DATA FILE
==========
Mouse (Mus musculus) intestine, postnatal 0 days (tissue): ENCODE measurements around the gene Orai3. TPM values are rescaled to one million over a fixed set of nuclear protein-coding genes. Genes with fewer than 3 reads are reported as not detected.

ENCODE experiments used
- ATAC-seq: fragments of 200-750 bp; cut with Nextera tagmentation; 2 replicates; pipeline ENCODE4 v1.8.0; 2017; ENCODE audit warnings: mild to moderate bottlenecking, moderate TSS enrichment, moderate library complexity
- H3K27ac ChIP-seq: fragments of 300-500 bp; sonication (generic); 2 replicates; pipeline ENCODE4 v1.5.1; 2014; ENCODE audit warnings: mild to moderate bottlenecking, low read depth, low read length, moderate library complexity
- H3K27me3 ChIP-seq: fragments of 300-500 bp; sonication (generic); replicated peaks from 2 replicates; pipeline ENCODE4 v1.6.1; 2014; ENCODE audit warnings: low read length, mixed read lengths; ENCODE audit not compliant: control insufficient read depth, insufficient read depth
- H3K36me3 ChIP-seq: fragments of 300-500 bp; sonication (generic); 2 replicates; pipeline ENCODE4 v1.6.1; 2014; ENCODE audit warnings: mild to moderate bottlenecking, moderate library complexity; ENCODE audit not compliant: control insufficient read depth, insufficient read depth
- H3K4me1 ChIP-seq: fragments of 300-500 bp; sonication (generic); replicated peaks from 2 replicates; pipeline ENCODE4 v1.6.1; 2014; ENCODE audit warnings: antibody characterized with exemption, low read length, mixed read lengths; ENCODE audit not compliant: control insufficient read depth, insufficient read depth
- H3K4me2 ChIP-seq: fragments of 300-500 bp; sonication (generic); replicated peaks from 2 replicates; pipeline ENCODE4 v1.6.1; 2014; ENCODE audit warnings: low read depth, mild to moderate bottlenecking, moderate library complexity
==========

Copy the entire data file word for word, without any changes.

Mouse (Mus musculus) intestine, postnatal 0 days (tissue): ENCODE measurements around the gene Orai3. TPM values are rescaled to one million over a fixed set of nuclear protein-coding genes. Genes with fewer than 3 reads are reported as not detected.

ENCODE experiments used
- ATAC-seq: fragments of 200-750 bp; cut with Nextera tagmentation; 2 replicates; pipeline ENCODE4 v1.8.0; 2017; ENCODE audit warnings: mild to moderate bottlenecking, moderate TSS enrichment, moderate library complexity
- H3K27ac ChIP-seq: fragments of 300-500 bp; sonication (generic); 2 replicates; pipeline ENCODE4 v1.5.1; 2014; ENCODE audit warnings: mild to moderate bottlenecking, low read depth, low read length, moderate library complexity
- H3K27me3 ChIP-seq: fragments of 300-500 bp; sonication (generic); replicated peaks from 2 replicates; pipeline ENCODE4 v1.6.1; 2014; ENCODE audit warnings: low read length, mixed read lengths; ENCODE audit not compliant: control insufficient read depth, insufficient read depth
- H3K36me3 ChIP-seq: fragments of 300-500 bp; sonication (generic); 2 replicates; pipeline ENCODE4 v1.6.1; 2014; ENCODE audit warnings: mild to moderate bottlenecking, moderate library complexity; ENCODE audit not compliant: control insufficient read depth, insufficient read depth
- H3K4me1 ChIP-seq: fragments of 300-500 bp; sonication (generic); replicated peaks from 2 replicates; pipeline ENCODE4 v1.6.1; 2014; ENCODE audit warnings: antibody characterized with exemption, low read length, mixed read lengths; ENCODE audit not compliant: control insufficient read depth, insufficient read depth
- H3K4me2 ChIP-seq: fragments of 300-500 bp; sonication (generic); replicated peaks from 2 replicates; pipeline ENCODE4 v1.6.1; 2014; ENCODE audit warnings: low read depth, mild to moderate bottlenecking, moderate library complexity